Sterling attorneys conclude their case
LOS ANGELES (CNS) – Donald Sterling’s attorneys abruptly ended their case today in his wife’s bid for court approval to sell the Clippers, deciding against calling her as a witness and setting the stage for final arguments on Monday.
The final witness in Donald Sterling’s case was Dr. Jeffrey Cummings, who acknowledged under cross-examination by Shelly Sterling’s attorney, Pierce O’Donnell, that the two doctors who found the Clippers owner incompetent did not have to state the reason for their examinations beforehand. Cummings is an expert in Alzheimer’s disease.
Donald Sterling’s attorney, Maxwell Blecher, decided not to call his client’s wife after Los Angeles Superior Court Judge Michael Levanas said he could not ask Shelly Sterling about her lawsuit against her husband’s former companion, V. Stiviano, or about the Clippers owner’s antitrust suit against the NBA.
O’Donnell said afterward that Donald Sterling’s defense of fraud and undue influence has now “disappeared like that.” He expressed confidence that Levanas will see Donald Sterling’s argument as a “diversion” and not block the $2 billion sale of the team to former Microsoft CEO Steve Ballmer even if there is an appeal.
O’Donnell also scoffed at Donald Sterling’s new lawsuit filed Tuesday against his wife, the NBA, the Clippers and NBA Commissioner Adam Silver. He said it raised “the same old issues” that the probate case has dealt with and that the lawsuit will be dealt with later.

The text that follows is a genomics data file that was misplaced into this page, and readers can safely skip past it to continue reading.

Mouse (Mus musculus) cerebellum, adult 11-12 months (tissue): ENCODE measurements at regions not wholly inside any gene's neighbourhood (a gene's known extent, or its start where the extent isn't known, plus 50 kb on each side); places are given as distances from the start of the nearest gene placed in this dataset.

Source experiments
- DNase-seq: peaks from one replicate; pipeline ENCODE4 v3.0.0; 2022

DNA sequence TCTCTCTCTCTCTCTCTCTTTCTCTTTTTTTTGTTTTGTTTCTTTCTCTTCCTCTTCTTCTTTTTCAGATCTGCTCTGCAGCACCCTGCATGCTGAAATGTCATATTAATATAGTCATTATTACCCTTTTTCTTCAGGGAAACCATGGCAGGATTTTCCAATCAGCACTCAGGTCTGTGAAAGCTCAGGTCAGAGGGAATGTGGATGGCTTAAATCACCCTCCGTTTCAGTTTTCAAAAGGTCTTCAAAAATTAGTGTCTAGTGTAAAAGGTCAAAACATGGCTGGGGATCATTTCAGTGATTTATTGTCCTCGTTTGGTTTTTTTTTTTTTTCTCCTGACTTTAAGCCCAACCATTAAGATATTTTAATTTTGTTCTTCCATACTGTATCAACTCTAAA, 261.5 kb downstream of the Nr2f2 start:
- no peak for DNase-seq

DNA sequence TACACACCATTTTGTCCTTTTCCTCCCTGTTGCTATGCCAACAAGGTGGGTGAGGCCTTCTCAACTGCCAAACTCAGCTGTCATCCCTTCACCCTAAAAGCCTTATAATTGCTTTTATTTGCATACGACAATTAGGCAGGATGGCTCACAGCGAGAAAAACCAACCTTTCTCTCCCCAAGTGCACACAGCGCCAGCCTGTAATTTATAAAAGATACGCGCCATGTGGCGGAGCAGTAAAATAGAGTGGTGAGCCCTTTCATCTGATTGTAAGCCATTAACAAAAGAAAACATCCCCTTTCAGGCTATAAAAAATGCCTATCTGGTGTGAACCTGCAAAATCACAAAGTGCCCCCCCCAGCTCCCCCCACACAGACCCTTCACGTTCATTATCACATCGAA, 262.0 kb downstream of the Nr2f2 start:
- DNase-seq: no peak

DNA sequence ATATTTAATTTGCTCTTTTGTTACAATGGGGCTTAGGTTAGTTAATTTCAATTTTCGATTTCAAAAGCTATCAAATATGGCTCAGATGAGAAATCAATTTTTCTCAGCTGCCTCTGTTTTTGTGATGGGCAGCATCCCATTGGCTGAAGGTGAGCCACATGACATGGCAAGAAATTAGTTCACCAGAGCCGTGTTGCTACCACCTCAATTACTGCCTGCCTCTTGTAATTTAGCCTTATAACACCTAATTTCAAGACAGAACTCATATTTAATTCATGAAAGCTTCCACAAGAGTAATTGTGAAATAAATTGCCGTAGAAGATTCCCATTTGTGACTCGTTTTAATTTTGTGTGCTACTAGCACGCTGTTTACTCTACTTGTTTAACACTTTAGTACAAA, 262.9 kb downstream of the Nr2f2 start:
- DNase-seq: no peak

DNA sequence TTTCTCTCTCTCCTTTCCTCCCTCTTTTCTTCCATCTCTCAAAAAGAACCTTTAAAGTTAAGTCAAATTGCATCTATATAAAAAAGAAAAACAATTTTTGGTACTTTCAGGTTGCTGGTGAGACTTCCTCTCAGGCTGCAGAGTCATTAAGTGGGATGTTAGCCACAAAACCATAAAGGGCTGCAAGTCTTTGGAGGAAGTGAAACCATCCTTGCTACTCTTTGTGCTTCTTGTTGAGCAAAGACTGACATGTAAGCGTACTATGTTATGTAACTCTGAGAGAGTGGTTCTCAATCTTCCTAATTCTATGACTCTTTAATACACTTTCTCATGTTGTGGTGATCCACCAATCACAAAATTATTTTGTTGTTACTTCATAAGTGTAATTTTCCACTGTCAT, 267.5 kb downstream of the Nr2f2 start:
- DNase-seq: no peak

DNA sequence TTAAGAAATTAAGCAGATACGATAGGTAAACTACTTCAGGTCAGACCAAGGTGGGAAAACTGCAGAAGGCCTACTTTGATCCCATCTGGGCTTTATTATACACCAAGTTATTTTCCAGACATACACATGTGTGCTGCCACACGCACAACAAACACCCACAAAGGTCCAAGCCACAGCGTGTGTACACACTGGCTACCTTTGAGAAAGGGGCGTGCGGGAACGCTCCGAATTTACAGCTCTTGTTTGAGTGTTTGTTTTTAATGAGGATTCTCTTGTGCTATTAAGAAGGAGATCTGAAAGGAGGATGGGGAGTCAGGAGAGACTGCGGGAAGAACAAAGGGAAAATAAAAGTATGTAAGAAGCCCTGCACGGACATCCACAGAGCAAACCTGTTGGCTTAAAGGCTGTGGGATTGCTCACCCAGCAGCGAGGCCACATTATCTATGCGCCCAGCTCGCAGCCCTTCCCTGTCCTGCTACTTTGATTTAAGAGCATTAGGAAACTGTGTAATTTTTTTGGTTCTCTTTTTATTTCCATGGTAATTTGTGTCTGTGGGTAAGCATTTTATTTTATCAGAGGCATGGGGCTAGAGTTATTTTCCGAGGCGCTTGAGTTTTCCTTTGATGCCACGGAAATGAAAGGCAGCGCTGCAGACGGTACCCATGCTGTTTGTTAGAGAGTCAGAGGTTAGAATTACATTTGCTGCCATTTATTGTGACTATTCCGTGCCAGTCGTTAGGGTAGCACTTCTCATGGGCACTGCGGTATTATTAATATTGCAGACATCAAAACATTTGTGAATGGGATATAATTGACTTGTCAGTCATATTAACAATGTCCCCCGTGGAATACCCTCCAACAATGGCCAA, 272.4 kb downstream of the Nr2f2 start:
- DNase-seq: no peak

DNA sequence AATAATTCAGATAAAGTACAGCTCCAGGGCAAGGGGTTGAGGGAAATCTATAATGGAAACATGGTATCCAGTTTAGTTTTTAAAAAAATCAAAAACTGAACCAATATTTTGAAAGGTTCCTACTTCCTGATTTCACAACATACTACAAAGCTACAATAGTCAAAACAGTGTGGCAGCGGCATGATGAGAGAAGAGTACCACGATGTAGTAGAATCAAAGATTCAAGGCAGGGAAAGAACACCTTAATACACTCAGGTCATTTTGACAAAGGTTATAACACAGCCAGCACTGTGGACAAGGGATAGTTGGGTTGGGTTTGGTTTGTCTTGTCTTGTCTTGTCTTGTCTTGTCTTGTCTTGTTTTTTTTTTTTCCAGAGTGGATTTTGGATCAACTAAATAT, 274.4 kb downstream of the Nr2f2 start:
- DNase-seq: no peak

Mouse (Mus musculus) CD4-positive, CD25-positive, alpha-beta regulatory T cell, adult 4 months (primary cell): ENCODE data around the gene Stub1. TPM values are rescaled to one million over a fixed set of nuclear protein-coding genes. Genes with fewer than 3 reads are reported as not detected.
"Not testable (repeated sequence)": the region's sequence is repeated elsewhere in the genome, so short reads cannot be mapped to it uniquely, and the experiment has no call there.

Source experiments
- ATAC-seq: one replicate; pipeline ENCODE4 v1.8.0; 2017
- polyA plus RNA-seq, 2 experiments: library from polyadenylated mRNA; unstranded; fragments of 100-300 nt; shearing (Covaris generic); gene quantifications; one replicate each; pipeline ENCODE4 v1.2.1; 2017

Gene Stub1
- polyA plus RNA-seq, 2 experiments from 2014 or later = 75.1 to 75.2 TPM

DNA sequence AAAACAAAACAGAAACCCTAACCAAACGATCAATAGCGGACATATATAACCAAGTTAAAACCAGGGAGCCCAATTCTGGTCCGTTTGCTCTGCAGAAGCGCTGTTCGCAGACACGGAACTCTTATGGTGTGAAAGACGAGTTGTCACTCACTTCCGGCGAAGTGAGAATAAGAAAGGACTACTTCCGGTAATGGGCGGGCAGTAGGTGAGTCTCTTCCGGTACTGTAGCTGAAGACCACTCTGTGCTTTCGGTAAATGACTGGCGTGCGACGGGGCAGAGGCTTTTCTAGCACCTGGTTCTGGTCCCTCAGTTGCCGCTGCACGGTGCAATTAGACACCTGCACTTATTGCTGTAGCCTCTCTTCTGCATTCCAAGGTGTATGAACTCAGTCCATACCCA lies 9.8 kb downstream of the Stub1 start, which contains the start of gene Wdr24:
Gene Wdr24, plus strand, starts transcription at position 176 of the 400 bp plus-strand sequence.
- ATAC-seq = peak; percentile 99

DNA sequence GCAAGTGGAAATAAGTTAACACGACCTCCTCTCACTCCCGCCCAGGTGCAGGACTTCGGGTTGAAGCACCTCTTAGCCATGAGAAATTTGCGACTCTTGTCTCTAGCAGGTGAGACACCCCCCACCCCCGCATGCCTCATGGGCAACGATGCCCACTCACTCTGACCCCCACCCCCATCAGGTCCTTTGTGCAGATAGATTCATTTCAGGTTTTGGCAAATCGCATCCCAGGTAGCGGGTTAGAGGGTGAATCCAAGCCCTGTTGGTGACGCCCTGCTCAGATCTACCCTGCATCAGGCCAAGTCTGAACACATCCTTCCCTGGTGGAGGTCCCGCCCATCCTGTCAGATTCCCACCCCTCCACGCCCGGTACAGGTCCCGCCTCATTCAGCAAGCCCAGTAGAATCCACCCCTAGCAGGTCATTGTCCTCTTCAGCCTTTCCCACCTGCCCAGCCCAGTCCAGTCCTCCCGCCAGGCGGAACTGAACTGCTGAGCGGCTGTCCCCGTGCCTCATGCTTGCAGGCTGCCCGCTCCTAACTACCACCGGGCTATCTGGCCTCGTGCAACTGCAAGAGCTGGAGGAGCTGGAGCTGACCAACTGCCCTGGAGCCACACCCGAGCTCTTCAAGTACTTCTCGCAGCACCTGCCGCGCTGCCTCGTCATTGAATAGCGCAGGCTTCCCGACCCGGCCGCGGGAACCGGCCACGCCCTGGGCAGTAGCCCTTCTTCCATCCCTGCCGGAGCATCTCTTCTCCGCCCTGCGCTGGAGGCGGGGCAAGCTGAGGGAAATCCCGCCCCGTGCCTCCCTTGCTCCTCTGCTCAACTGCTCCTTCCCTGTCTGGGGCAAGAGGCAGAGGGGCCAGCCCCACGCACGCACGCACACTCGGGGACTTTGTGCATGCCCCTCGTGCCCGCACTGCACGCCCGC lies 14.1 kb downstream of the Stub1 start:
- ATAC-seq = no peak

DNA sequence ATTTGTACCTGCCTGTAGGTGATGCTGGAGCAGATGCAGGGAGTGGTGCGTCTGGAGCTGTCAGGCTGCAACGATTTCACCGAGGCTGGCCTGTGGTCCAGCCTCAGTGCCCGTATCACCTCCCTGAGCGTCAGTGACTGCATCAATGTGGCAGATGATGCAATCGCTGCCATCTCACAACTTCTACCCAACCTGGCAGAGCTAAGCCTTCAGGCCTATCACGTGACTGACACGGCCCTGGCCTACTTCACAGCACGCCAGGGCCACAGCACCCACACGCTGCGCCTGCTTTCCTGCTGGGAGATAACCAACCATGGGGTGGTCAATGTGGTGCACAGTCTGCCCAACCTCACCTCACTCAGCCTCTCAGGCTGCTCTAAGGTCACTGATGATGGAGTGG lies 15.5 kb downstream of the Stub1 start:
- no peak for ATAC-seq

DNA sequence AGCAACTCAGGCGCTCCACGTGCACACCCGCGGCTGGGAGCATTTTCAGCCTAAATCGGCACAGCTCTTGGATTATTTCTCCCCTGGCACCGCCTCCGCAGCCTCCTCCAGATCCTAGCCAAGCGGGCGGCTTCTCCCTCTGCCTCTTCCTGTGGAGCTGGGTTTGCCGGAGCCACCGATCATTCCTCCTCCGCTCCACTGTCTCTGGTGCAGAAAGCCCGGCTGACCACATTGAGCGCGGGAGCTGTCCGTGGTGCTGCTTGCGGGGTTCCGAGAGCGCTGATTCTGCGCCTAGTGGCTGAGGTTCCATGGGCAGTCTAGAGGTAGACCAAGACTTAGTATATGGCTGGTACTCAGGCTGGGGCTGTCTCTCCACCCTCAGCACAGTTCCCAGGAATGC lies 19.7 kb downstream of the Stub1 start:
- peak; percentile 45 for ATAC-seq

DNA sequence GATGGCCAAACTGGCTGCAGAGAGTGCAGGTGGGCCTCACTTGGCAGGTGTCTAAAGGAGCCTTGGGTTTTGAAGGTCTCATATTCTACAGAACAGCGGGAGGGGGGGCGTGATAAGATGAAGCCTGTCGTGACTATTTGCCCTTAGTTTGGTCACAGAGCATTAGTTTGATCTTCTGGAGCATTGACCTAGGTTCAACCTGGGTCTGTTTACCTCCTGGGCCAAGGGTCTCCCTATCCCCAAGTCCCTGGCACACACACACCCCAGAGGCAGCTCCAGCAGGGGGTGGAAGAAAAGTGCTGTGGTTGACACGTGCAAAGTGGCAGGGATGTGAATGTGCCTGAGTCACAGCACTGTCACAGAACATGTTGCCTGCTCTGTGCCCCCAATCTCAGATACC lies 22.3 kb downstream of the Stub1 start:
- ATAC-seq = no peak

“Donald Sterling is running out of courts in which to file cases,” O’Donnell said, noting that the billionaire has lodged lawsuits in federal and state court and has fought his wife’s case in probate court.
O’Donnell said Clippers Coach Doc Rivers and star point guard Chris Paul will likely not stay with the team if Sterling remains as the owner. He also predicted television ratings would decline and there would be a drop in team sponsors.
Levanas told the lawyers he wants the closing arguments to be focused in three areas, mainly dealing with whether Shelly Sterling had authority under the family trust to remove her husband as a co-trustee because of his alleged mental incompetence and whether her husband’s subsequent revocation of the trust had any effect on her ability to sell the team to Ballmer.